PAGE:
This is not fake news

As we mark National Newspaper Week, remember we represent all of you


The Paris Kiwanis Club annual pancake tent during the Paris Honeybee Festival raises funds to be used throughout the year to support the youth of our community. We know this because the club’s event was featured in the front page of The Prairie Press.

Citizens of Kansas attended this past week’s village board meeting to express their displeasure at the community’s chicken ordinance. That news can be found on the front page of today’s paper.

The Paris Tiger football team defeated Marshall for the first time since 2001 last week and all the details and pictures from the game appeared on last week’s sports page.

These stories appeared in The Prairie Press, the chronicler of history in the communities we serve. For the past four years — and the Beacon-News since 1848 — we have informed, celebrated and lamented the good and bad of the schools, the governments and the people in their coverage area.

Are we the enemy of the people? This is fake news?

Of course not. Yet in one way or another all journalists are being tossed into the anti-media waters being chummed by President Trump and others.

We do not write today to choose sides on the right or left of national politics. Nor is this an attack on the president’s policies; we agree with some and disagree with others.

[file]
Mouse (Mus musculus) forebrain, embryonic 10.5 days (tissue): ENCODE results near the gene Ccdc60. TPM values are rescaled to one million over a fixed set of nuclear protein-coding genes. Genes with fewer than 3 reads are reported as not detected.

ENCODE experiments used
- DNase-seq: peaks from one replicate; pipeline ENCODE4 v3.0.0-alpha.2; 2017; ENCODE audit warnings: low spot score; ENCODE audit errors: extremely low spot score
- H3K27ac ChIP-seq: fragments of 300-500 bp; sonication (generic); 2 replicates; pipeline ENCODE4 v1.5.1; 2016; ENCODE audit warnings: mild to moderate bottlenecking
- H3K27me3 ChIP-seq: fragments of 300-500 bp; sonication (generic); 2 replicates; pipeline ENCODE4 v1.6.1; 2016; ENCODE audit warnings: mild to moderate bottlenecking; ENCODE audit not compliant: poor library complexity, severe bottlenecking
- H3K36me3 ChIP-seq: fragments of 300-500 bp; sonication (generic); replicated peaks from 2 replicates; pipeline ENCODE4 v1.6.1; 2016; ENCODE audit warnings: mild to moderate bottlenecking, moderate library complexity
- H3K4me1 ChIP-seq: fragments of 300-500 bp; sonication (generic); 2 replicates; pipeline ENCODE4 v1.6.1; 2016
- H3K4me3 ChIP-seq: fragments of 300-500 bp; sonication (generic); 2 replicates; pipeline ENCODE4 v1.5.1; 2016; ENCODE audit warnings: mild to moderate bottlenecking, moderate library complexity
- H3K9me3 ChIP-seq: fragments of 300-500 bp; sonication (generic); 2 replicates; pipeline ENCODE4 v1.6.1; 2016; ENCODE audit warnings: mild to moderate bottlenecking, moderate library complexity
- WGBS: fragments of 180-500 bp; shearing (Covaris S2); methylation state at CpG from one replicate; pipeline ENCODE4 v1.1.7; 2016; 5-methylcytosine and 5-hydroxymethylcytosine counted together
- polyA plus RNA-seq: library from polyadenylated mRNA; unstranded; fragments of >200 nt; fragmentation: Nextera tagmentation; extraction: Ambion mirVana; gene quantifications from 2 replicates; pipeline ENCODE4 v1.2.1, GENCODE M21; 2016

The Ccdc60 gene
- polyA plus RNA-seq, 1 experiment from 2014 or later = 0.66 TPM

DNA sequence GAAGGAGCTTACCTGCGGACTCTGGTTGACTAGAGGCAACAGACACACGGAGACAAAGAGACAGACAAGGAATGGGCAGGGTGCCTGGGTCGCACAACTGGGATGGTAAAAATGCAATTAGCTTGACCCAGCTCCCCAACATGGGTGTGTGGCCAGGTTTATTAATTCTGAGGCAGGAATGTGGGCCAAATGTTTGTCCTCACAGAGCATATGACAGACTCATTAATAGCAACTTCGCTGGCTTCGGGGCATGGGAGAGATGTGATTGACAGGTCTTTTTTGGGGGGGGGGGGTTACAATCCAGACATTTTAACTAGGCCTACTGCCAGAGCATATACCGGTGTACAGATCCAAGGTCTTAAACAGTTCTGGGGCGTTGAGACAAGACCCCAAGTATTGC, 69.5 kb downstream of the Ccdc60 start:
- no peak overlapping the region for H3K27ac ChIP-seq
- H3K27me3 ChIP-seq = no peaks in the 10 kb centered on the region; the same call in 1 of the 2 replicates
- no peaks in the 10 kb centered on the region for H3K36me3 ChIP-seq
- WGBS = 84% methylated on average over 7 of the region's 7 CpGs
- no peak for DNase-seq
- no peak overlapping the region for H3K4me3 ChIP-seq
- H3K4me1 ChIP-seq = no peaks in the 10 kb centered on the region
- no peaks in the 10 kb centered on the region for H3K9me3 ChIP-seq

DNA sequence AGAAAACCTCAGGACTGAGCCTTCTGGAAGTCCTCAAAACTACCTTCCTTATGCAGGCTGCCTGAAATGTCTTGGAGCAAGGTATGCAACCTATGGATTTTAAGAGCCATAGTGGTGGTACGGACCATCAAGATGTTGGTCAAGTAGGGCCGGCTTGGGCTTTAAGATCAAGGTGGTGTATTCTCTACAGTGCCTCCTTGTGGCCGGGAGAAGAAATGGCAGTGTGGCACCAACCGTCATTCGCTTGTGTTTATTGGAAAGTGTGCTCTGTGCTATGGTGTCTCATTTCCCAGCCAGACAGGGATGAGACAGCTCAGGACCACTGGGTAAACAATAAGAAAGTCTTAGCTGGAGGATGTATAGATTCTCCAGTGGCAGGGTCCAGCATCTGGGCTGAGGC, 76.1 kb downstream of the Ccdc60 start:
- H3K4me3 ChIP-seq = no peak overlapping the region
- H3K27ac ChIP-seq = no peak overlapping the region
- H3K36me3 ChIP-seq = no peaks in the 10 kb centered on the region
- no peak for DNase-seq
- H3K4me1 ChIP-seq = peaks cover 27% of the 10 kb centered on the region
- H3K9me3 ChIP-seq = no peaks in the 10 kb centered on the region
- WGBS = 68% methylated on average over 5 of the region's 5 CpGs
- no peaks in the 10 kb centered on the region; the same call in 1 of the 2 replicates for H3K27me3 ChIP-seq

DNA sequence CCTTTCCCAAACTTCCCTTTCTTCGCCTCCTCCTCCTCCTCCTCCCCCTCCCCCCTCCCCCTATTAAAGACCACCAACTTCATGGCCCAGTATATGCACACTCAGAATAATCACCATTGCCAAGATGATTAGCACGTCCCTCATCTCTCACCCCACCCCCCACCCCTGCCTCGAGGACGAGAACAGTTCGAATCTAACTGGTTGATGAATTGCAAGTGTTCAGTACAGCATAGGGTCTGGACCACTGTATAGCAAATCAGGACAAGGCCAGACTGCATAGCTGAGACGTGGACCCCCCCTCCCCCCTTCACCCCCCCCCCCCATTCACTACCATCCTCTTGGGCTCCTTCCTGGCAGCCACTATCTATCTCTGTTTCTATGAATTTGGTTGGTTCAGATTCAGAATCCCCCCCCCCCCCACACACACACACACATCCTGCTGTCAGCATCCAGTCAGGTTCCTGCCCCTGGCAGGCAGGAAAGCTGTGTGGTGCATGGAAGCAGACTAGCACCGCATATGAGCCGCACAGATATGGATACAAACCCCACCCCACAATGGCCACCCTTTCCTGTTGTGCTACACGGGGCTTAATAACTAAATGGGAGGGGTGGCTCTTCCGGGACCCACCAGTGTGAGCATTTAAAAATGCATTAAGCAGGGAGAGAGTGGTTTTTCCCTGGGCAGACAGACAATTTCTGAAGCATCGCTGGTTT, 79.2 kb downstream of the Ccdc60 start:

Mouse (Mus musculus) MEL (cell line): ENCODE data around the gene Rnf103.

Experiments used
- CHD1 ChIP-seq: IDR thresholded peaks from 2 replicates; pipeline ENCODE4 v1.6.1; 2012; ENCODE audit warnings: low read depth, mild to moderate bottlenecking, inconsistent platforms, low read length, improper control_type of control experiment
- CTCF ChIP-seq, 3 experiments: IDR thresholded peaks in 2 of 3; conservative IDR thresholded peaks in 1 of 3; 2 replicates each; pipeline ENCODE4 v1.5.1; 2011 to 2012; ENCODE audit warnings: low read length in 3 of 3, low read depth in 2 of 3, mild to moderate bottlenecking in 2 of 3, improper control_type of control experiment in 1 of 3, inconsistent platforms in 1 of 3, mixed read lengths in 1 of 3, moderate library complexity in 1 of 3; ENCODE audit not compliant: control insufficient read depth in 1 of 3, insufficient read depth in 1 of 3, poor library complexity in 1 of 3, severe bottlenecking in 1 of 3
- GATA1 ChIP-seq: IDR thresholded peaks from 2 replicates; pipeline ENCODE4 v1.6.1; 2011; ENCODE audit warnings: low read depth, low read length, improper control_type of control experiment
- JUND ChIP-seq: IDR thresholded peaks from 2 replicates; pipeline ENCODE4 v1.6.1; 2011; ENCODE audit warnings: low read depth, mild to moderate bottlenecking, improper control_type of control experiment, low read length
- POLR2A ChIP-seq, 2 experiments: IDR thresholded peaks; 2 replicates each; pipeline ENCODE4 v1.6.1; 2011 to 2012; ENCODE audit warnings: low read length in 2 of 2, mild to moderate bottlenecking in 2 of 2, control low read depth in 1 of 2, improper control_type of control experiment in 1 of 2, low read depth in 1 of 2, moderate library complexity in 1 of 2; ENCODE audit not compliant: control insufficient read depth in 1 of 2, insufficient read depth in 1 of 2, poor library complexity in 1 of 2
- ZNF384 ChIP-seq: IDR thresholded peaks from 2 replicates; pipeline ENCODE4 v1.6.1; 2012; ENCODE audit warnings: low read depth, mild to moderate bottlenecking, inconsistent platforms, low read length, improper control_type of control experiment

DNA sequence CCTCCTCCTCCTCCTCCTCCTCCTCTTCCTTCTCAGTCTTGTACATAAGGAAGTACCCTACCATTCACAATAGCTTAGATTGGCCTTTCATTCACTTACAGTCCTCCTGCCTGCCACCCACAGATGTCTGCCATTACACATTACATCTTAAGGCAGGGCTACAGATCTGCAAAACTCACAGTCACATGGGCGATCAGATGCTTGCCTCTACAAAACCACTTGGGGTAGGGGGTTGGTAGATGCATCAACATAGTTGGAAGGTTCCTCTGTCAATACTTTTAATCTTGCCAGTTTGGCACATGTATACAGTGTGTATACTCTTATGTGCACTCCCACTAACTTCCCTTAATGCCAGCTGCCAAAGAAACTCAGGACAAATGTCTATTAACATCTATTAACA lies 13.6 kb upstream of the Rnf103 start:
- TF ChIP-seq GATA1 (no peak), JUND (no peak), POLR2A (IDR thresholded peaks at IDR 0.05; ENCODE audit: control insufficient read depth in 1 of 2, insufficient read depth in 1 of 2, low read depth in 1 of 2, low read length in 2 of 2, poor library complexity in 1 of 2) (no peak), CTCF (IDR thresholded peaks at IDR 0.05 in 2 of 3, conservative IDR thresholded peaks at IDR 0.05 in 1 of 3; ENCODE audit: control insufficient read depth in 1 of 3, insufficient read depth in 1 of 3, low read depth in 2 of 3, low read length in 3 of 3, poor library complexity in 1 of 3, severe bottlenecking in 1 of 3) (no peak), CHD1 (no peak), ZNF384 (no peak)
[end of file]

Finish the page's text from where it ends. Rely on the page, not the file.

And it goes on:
Instead, we write today on behalf of all community newspapers across the U.S. We join newspapers from across the nation who this week are using their editorial pages to stand united in their defense of our profession.

During a speech at a VFW event in Missouri, the president said what Americans are reading, “is not really happening.”

Even the VFW winced, saying it was, “disappointed to hear some of our members boo the press. We rely on the media to help spread the VFW’s message. … We were happy to have them there.”

Yet some people believe the president and, unfortunately, the ugly rhetoric, is sifting downward, settling even on small newspapers out here on the Illinois prairie.

Newspapers are the first to admit they are not perfect, but on all levels we are serious about what we see as our core roles: documenting the daily and weekly history of our Edgar County communities and attending meetings as the unbiased representatives of our friends and neighbors, protecting the public’s interest.

We’re proud to be serving all of our county from Chrisman to Hume to Brocton and Kansas to Paris and all points inbetween.

And this, readers, is not fake news.